It was a huge structure, built in sections, which when in place allowed the ships to sail right up and dock close to the beaches and unload their tanks and armoured cars. This was much better and quicker than having to unload them onto the small landing craft further out at sea. The harbour was built in sections so it could be floated across the sea pulled by tugs to the shores of France.

What was the food like?

The food wasn't so bad and we probably had a healthier diet than today. We had some strange concoctions at times - we ate horse meat, Woolton Pie (mostly vegetables), a meat called Spam (very tasty) and another new thing - dried eggs. When I started work I used to have dinner there because it was cheap. A three course meal (soup, main course, sweet and mug of tea) helped out with the rations at home. This was done through the Government because we were on war work. Fruit was in short supply and I never saw a banana until I went to India just after the war. By and large I don't think we fared too badly when you think of the problems that were faced getting it across the Atlantic.

NOTE: While I was looking though some books granddad lent me I found the recipe for Woolton Pie which was named after Lord Woolton, Minister of Food from 1940-43.


1 lb diced vegetables
3 or 4 spring onions
1 teaspoon vegetable oil
1 tablespoon oatmeal
Chopped parsley


I. Cook vegetables together for 10 minutes with just enough water to cover.
II. Allow to cool, put into pie dish and sprinkle with chopped parsley.
III. Cover with crust of potatoes or wheat-meal pastry.
IV. Bake in a moderate oven until golden brown and serve with brown gravy.

The pastry could not have been made with fat in which case it had to be eaten immediately, as fatless pastry went hard.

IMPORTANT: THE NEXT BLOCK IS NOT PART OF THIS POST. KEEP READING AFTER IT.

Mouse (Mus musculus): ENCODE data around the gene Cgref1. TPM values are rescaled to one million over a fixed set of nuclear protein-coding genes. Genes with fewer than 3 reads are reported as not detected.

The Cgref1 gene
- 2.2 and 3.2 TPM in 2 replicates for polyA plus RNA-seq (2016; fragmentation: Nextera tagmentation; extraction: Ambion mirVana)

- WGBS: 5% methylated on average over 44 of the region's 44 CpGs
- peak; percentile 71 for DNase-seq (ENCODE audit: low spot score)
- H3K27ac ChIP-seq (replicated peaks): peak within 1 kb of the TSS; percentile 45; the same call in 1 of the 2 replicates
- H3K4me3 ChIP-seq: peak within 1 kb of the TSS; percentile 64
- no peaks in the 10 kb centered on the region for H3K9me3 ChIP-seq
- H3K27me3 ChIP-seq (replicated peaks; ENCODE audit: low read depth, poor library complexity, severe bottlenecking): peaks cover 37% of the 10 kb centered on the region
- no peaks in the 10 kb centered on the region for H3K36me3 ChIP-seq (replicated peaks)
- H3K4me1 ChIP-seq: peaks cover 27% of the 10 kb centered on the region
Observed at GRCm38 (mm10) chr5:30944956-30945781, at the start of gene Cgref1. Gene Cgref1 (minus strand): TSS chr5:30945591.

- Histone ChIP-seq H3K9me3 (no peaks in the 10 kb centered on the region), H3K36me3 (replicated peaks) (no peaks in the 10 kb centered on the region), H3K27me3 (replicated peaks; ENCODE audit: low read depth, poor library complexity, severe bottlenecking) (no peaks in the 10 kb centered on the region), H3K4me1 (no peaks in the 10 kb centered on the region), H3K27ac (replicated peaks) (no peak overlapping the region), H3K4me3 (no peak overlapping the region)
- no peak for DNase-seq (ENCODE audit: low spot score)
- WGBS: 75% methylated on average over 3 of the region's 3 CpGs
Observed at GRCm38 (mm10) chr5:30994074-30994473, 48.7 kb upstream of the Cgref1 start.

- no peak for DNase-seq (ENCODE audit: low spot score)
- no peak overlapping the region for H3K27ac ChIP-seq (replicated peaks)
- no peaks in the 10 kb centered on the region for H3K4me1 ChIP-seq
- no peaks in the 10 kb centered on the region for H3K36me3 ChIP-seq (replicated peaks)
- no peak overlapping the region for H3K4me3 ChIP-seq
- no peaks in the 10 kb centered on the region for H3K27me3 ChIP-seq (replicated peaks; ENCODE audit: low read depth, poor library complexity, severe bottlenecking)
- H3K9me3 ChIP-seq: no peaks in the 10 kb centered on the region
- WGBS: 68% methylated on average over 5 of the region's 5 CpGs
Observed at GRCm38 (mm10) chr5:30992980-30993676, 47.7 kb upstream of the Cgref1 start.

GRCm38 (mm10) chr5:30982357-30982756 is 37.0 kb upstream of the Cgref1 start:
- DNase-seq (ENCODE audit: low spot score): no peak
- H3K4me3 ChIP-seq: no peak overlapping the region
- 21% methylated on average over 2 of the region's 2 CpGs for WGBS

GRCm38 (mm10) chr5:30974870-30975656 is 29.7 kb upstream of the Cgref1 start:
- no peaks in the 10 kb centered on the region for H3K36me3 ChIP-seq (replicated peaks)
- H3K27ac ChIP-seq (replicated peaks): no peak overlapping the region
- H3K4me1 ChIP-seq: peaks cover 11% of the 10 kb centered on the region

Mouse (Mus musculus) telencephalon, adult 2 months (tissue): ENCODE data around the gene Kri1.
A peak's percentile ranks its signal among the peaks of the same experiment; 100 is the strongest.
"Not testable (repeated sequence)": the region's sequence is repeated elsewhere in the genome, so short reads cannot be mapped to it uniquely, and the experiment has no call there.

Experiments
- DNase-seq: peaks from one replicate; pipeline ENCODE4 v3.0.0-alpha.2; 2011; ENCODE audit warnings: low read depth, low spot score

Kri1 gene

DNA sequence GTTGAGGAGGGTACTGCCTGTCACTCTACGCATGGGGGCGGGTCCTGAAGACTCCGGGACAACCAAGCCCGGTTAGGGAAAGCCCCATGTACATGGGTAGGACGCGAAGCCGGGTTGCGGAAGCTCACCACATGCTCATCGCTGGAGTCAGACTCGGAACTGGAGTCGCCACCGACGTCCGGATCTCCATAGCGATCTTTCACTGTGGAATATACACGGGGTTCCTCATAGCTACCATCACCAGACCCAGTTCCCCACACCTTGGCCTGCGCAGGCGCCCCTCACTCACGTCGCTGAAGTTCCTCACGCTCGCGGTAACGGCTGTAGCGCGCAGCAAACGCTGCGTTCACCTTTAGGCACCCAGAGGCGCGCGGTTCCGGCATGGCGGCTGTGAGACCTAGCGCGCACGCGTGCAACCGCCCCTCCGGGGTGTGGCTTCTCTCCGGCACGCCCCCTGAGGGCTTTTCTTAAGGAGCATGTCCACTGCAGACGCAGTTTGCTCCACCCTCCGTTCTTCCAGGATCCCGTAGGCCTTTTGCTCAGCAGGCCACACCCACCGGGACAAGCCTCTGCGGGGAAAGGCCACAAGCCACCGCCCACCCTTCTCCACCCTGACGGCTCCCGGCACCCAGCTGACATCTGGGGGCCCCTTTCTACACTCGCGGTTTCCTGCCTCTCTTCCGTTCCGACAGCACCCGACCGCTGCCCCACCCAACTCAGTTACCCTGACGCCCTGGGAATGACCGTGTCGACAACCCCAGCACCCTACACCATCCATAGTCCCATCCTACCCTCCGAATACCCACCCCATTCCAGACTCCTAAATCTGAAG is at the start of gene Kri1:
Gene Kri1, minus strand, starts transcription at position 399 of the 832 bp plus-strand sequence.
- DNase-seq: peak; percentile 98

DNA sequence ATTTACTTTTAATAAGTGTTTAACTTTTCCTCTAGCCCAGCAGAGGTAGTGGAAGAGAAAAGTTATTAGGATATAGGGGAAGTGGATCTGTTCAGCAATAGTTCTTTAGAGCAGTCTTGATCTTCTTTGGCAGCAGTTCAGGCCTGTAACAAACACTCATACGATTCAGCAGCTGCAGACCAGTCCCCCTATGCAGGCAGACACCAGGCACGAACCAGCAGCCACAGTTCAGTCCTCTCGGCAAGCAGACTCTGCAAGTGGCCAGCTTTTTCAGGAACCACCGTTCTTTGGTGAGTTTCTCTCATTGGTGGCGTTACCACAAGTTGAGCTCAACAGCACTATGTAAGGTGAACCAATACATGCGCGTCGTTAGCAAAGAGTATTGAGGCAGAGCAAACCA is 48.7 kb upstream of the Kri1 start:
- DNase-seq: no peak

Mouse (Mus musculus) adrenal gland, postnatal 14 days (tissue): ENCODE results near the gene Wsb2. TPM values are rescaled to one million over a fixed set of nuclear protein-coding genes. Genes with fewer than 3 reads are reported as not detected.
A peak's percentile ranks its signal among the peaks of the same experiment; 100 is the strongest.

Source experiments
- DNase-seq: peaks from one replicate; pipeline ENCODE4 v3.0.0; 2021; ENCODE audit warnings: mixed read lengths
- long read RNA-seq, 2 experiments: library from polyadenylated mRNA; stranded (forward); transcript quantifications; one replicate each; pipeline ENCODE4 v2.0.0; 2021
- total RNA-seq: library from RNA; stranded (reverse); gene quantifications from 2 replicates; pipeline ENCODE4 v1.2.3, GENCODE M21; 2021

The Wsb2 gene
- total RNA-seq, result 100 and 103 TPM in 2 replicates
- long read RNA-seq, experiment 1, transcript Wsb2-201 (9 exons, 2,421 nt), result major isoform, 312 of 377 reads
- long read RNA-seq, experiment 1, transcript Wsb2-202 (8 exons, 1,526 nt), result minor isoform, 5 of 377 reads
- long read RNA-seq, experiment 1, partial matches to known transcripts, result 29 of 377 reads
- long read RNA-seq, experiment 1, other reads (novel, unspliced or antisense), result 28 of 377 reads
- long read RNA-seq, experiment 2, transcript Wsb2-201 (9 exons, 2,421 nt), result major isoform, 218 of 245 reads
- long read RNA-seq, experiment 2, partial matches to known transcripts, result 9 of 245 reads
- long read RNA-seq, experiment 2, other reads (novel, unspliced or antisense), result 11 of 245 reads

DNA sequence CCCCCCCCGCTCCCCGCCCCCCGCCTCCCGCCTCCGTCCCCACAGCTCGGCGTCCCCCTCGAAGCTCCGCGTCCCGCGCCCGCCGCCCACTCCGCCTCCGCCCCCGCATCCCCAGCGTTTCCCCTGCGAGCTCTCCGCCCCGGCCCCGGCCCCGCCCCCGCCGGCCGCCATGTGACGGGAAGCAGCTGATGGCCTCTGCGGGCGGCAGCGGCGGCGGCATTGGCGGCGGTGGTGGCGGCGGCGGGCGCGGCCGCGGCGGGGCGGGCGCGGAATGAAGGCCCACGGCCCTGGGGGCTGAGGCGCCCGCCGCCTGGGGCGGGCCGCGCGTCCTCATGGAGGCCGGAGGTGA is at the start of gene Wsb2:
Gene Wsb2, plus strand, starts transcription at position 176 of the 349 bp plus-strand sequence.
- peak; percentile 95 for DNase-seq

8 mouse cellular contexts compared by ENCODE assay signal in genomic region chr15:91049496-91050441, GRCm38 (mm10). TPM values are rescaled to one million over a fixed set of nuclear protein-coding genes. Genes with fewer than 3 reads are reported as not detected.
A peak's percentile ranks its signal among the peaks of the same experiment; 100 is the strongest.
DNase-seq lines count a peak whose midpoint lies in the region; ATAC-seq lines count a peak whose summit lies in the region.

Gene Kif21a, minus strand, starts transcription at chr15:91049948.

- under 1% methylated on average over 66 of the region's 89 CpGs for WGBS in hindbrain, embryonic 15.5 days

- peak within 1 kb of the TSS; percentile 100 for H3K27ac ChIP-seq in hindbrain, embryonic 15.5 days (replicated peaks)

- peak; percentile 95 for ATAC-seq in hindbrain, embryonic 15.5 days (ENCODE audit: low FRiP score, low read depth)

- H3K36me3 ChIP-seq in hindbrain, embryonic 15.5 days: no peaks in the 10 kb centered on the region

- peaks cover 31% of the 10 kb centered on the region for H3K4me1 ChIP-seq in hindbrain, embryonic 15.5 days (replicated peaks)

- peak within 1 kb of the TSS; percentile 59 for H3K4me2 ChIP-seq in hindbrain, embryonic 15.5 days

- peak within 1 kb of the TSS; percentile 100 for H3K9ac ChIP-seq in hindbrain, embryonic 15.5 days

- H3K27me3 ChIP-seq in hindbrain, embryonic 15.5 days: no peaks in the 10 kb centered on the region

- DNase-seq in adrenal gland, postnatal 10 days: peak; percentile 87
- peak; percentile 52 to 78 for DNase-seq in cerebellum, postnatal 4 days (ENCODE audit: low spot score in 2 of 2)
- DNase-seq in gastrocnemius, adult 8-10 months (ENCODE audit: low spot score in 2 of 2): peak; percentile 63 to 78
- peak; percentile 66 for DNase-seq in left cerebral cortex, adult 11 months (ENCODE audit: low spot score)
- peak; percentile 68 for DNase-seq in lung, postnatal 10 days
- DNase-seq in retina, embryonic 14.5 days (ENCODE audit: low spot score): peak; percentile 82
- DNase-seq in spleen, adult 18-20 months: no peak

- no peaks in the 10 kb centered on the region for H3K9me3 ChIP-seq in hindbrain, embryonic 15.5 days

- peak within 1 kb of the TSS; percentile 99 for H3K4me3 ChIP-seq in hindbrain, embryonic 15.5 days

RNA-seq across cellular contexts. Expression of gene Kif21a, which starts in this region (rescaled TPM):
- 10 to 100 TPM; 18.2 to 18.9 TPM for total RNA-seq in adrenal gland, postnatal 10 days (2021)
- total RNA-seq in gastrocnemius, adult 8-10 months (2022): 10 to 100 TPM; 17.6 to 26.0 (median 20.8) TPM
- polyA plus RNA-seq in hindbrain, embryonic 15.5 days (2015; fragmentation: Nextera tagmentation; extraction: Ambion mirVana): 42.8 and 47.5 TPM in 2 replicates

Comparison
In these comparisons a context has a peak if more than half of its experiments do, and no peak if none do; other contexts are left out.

What sort of clothes did you wear?

I wore shorts and jacket shirt and tie for school right up to the last day at school. I did have some suits with long trousers but I felt more comfortable in shorts at school. When I left that was it was longs all the time. We had to economise on clothes now they were on ration so our mums used to make things out of blankets and blackout curtain material which was not rationed. The clothes we did buy were called utility trousers - they had no turn-ups which had been the fashion up to then, smaller lapels on the collars, no pocket flaps and the ladies had to have skirts or dresses just above the knee, a far cry from the mini of today. If they could get hold of some parachute silk they would make some underwear.

Where did you go when there was an air raid?

We used to go down in the Anderson shelter. The first time we used ours, it had not been in that long and as I jumped down into it I was up to my knees in water. After that dad put in a sump, a wooden floor, bunk beds and a paraffin stove. He also made a steel door for the entrance. At least we had a bit of comfort in the times we spent underground.

What did you do to pass the time in the shelters?

We had bunk beds in our shelter so we tried to get some sleep

What was it like to wear a gas mask? Did you need to use one?

Gas masks were issued in 1938, the year that Prime Minister Neville Chamberlain in September returned from Munich after seeing Adolph Hitler waving a piece of paper, declaring peace in our time and that England and Germany would never go to war. The gas mask was unpleasant to wear but we had to have drills to make sure we knew how to use them. They were issued because poison gas was used in WW1. We were supposed to carry them whenever we went out, sometimes the A.R.P. (Air Raid Precaution) teams would drop a tear gas bomb in the most unlikely places to catch people out. It would be very unpleasant if you were. Thank heaven we never needed to use them. I did hear in later years that there was asbestos in the filters, true or false I would say if you ever come across one don't try it on.